This post is taken from my forthcoming book ‘Blue-Sky Thinking’. It should be on the market in May and is a creative writing workbook that comes with a Teachers’ Guide. It is designed for ages 11-16. I hope you enjoy the post and the short story.
For much more of these types of posts, please check out my new descriptive writing book ‘Writing with Stardust’ by clicking here:http://www.amazon.co.uk/Writing-Stardust-Ultimate-Descriptive-students/dp/1484148452.
HOW TO PLAN A SHORT STORY
The short story can be a very rewarding genre (i.e. style) to write in. Every novel is cut down to between an hour and half to three hours when it is put on the big screen. Think of the short story as being five minutes of action on You Tube. You need to get your story across in a short time. How do you do that? It is very simple. HAVE A PLAN! The plan is underneath:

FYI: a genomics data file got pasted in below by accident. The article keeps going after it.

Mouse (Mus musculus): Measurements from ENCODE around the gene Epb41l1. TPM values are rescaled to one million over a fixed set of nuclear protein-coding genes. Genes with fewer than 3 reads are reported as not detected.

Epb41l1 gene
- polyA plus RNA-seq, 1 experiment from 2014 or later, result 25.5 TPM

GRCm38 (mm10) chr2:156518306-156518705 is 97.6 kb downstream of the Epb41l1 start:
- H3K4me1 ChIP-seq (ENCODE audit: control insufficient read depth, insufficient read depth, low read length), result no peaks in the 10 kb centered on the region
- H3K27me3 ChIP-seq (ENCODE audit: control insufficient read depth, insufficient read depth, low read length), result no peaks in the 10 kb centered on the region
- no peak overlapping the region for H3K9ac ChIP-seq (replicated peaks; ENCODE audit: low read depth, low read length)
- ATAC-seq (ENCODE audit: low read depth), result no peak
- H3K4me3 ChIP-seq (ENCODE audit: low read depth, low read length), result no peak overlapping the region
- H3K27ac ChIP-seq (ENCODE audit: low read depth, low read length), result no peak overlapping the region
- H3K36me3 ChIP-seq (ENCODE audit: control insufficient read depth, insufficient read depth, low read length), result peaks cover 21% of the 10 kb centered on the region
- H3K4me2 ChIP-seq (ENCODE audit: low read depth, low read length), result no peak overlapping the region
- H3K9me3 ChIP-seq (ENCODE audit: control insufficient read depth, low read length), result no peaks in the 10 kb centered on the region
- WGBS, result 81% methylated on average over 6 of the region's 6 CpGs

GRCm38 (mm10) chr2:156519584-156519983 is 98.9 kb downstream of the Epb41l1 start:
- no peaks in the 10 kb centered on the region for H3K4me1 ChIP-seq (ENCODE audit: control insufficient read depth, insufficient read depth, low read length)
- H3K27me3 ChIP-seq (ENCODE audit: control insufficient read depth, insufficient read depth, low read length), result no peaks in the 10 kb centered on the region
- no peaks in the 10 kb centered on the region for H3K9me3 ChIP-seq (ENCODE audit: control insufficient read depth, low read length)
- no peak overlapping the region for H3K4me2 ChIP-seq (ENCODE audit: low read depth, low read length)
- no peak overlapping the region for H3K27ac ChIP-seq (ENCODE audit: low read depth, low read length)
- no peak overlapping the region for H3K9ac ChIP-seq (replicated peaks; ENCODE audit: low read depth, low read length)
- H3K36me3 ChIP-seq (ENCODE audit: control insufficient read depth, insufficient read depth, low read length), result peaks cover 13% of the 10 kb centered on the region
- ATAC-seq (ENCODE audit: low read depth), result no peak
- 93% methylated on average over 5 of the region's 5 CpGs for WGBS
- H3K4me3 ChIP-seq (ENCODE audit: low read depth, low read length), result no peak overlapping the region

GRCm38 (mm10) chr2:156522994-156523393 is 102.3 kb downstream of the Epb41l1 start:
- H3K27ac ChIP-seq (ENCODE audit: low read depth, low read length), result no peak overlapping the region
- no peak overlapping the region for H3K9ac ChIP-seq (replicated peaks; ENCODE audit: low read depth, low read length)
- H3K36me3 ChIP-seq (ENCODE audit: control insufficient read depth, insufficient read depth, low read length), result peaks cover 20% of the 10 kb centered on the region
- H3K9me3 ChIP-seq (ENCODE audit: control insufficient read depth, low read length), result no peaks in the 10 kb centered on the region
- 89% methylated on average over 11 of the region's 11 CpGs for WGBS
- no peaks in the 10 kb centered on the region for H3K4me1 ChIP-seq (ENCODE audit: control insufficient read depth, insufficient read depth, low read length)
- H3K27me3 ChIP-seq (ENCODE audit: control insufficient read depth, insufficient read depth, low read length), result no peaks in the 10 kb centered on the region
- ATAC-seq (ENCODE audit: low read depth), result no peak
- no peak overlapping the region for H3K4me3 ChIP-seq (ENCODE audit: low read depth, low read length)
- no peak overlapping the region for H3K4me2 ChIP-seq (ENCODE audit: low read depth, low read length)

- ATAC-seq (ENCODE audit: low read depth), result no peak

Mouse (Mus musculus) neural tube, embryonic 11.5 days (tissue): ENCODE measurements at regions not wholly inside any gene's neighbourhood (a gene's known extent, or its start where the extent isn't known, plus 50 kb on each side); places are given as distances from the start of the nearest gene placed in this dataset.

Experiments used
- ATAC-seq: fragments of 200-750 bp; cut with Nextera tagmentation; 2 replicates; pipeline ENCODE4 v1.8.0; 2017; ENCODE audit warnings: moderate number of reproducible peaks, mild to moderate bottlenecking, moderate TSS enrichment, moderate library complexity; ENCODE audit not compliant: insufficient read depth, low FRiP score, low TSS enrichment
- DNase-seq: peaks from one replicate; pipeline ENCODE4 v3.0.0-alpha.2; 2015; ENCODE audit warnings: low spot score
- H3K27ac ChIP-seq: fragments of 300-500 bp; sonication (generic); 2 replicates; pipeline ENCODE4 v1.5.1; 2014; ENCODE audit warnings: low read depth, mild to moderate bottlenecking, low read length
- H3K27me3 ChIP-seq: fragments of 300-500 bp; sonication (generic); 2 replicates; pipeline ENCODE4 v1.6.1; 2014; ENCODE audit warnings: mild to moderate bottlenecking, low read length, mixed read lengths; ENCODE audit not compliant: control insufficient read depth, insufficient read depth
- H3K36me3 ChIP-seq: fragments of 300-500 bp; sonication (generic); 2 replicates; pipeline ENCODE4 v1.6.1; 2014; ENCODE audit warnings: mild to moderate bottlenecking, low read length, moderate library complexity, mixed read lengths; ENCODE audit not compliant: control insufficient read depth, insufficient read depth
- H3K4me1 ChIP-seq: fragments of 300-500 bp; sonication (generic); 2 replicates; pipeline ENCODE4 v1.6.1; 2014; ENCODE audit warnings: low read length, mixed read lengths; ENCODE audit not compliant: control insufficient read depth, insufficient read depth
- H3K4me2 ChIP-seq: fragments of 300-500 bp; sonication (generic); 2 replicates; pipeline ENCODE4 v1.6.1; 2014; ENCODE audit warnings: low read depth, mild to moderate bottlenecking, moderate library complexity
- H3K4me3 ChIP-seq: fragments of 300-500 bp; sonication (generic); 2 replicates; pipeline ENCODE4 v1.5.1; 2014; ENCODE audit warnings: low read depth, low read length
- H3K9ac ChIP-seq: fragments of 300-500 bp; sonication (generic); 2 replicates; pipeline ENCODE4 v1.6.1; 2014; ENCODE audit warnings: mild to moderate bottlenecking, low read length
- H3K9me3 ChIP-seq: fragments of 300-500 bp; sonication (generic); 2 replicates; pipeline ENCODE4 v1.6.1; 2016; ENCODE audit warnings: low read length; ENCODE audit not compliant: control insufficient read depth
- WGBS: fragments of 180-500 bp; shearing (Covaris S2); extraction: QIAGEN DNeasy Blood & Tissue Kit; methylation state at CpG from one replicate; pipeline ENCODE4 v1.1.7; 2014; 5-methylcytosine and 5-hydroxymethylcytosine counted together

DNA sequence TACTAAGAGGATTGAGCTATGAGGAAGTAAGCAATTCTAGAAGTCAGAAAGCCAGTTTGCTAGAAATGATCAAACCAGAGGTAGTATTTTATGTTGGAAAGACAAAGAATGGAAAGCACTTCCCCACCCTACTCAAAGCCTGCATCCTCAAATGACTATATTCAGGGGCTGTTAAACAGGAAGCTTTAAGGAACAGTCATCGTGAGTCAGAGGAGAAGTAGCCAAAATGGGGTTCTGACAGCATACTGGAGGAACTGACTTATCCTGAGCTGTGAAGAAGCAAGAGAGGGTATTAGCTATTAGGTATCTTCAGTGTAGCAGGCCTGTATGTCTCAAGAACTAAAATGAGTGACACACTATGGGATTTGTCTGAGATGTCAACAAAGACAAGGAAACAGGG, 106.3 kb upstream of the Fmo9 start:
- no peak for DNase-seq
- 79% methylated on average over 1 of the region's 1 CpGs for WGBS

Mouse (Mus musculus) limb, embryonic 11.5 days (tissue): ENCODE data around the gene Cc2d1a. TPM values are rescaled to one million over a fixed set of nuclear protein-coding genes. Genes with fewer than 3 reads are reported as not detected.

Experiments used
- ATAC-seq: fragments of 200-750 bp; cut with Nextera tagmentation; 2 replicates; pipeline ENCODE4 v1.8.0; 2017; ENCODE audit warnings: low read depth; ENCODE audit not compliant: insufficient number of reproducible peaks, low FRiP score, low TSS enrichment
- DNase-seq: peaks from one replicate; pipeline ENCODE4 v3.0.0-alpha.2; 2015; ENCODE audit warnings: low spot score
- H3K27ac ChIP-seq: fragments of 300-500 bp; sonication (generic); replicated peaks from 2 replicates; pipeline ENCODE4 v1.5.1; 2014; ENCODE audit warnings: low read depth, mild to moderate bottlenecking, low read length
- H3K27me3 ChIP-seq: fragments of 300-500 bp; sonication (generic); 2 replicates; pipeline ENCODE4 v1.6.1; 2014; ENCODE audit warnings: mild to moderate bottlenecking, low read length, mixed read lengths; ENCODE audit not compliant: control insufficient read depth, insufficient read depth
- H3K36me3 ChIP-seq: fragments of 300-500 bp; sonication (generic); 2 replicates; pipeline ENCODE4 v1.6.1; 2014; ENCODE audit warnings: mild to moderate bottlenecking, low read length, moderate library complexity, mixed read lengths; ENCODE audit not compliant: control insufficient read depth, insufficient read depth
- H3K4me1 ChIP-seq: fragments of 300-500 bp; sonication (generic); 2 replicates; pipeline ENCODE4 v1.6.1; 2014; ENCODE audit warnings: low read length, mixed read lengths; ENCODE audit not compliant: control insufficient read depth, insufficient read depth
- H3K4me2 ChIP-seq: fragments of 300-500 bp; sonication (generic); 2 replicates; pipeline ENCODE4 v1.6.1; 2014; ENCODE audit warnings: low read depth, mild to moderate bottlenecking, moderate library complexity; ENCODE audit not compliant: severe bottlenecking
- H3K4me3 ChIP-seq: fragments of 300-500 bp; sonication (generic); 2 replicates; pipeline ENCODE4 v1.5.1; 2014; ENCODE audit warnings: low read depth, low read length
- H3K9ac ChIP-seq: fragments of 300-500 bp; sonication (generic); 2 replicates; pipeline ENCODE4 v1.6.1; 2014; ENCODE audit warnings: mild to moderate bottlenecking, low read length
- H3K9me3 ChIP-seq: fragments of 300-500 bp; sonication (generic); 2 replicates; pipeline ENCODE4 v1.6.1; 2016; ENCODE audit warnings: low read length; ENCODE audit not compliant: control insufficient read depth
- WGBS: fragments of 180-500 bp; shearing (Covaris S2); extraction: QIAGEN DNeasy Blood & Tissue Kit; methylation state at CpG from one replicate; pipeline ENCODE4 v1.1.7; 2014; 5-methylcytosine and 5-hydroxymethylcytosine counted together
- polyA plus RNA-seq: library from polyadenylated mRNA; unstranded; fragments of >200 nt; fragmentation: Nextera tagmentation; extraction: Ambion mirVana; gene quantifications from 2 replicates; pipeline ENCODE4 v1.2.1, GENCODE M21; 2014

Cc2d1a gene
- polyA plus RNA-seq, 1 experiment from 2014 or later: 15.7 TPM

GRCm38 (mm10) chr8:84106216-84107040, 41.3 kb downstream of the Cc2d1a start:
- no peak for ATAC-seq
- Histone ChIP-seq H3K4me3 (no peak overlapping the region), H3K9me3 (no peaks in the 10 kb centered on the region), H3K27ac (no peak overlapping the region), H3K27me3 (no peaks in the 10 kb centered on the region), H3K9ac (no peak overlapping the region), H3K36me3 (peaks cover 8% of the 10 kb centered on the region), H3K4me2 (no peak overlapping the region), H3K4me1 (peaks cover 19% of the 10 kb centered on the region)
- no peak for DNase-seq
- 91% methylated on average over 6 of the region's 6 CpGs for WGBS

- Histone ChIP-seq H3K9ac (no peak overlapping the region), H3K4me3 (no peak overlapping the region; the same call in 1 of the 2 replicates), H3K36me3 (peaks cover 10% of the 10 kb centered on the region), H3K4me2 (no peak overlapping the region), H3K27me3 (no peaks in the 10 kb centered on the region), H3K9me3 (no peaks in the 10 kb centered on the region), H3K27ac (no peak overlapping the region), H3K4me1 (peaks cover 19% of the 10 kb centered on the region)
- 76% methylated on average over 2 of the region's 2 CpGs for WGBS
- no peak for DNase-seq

1. Introduce your setting and the weather.
Will your story start in a dark forest, a city or inside a house? Give the details required to paint a scene for the reader. Is it raining or misty? Is the sunny or gloomy? Are the stars out or are they peeping from behind the clouds? Give the sort of detail that this book encourages but don’t waste time giving too much.
2. Introduce a character.
Will your central character be a hero, a villain or an anti-hero (i.e. a man who may do bad things but can is essentially a good person)? Is he young or old, strong or weak? Give some physical details if you think they are needed. You can also make yourself the hero or villain.
3. Start the action (i.e. rising action).